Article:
*Slow Motion of Gradient Flows*

**Maria Westdickenberg**

Georgia Institute of Technology

School of Mathematics

mariaatmath.gatech.edu

**Abstract**: In metastable systems, states tend to be trapped in
"valleys" of the energy landscape for a very long time even though they
are not near any stable state. A familiar example is the one-dimensional
Allen Cahn equation: Initial data is drawn quickly to a "multi-kink"
state and the subsequent evolution is exponentially slow. The slow
coarsening has been analyzed by Carr and Pego; Fusco and Hale; Bronsard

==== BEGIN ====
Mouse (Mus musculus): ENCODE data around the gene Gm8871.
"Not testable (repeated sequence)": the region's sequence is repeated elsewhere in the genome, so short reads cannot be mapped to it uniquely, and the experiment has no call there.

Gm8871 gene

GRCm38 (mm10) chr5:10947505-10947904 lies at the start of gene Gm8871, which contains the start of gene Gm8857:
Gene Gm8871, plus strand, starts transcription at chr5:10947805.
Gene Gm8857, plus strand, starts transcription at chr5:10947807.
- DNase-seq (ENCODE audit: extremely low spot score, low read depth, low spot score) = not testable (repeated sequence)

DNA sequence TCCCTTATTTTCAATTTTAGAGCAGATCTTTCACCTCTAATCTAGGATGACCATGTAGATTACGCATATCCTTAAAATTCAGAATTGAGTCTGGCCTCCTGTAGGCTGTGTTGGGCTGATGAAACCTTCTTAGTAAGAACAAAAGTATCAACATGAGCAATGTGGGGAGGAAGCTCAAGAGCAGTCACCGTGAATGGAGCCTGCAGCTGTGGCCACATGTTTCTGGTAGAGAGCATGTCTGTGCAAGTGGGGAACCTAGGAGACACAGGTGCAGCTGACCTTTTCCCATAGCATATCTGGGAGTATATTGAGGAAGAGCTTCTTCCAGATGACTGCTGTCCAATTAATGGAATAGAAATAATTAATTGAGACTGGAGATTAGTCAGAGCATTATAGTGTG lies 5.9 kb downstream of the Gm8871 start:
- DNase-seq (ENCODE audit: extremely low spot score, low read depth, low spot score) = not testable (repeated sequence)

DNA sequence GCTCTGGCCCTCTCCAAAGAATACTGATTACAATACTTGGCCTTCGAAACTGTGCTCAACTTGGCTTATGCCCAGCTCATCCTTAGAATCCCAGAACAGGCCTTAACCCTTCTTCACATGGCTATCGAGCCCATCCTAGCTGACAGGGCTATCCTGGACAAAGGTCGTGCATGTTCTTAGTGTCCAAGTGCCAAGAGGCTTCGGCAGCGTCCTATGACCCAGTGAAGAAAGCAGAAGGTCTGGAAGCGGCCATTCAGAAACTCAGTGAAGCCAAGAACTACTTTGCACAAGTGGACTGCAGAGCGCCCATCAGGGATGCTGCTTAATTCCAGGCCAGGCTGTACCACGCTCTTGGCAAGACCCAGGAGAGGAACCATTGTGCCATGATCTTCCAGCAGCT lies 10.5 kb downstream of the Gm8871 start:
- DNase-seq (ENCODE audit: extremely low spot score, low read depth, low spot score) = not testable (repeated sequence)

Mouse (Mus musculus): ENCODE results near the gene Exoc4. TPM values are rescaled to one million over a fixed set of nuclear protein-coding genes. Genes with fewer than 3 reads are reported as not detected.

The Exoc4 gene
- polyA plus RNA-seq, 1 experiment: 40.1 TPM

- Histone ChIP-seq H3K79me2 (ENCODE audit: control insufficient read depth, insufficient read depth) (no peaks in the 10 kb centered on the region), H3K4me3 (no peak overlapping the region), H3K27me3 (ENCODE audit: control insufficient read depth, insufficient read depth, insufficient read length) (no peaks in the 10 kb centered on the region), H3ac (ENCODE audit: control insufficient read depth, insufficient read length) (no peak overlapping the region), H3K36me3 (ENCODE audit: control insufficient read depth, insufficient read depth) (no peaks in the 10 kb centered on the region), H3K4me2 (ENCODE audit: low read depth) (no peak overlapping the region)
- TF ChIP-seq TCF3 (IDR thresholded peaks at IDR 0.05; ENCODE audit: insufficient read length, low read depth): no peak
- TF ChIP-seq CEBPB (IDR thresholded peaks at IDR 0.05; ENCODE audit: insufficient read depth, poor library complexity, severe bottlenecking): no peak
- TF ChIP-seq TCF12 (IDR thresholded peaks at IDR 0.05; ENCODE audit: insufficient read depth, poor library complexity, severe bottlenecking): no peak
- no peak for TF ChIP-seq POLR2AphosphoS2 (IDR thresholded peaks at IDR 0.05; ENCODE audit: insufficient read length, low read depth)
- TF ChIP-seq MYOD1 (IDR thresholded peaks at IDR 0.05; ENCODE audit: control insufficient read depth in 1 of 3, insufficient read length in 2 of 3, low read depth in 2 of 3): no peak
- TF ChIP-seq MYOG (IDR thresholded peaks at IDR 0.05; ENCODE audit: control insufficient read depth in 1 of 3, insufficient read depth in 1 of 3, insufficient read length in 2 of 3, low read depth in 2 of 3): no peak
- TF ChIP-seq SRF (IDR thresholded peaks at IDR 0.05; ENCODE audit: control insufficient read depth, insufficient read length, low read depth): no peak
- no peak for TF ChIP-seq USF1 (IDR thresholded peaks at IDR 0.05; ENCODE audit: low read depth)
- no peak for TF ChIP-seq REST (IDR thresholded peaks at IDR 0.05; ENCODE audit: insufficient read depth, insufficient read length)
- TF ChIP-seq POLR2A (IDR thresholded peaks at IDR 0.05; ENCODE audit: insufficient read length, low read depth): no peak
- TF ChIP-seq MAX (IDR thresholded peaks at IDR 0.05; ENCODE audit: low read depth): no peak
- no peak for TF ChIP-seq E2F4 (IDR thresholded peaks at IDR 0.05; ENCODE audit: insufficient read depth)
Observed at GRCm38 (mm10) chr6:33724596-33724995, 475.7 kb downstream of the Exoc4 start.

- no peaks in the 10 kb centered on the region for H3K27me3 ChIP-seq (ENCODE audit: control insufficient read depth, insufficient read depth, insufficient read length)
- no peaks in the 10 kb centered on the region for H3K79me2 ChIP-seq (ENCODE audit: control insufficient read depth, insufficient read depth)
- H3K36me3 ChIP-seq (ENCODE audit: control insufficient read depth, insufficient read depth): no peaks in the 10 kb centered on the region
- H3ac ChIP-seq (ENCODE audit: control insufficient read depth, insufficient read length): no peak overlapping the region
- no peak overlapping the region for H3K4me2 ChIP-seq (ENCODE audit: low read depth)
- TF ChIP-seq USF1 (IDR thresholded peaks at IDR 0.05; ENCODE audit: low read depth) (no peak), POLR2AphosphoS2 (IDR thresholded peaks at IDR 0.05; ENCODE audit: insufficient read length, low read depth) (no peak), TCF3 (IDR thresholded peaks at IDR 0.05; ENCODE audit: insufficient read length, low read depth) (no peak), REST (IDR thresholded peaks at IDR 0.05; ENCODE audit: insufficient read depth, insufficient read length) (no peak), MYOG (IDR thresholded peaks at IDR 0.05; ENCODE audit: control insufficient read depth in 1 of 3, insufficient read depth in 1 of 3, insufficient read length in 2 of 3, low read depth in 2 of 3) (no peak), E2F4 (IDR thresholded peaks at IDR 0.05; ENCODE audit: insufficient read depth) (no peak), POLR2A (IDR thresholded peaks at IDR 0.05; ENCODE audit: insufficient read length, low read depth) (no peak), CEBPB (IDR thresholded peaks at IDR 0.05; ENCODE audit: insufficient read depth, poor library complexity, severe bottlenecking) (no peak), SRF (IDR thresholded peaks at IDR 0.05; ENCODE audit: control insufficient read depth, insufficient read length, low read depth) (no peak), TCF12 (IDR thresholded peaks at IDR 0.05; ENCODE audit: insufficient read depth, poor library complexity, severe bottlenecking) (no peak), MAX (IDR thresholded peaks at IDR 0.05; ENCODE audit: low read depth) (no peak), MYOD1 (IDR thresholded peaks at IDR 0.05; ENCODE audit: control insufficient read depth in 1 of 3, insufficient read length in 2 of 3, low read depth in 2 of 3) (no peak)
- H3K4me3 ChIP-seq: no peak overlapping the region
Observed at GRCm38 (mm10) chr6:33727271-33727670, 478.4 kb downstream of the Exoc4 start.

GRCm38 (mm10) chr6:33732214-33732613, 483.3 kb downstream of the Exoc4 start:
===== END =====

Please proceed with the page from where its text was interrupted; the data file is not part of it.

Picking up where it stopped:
and Kohn; and X. Chen. The one-dimensional Cahn Hilliard equation is a
conservative system that displays similar behavior.

In general, what causes metastability in a gradient flow system? Our main idea is to convert information about the energy landscape (statics) into information about the coarsening rate (dynamics). We give sufficient conditions for a gradient flow system to exhibit metastability. We then apply this abstract framework to give a new analysis of the 1-d Allen Cahn equation. The central ingredient is to establish a certain nonlinear energy-energy-dissipation relationship. One benefit of the method is that it gives a natural proof of the fact that exponential closeness to the multi-kink state is not only propagated, but also generated. In other words, the initial data does not need to be close to the slow manifold. We will also discuss work in progress on the Cahn Hilliard equation.

This work is joint with Felix Otto, University of Bonn.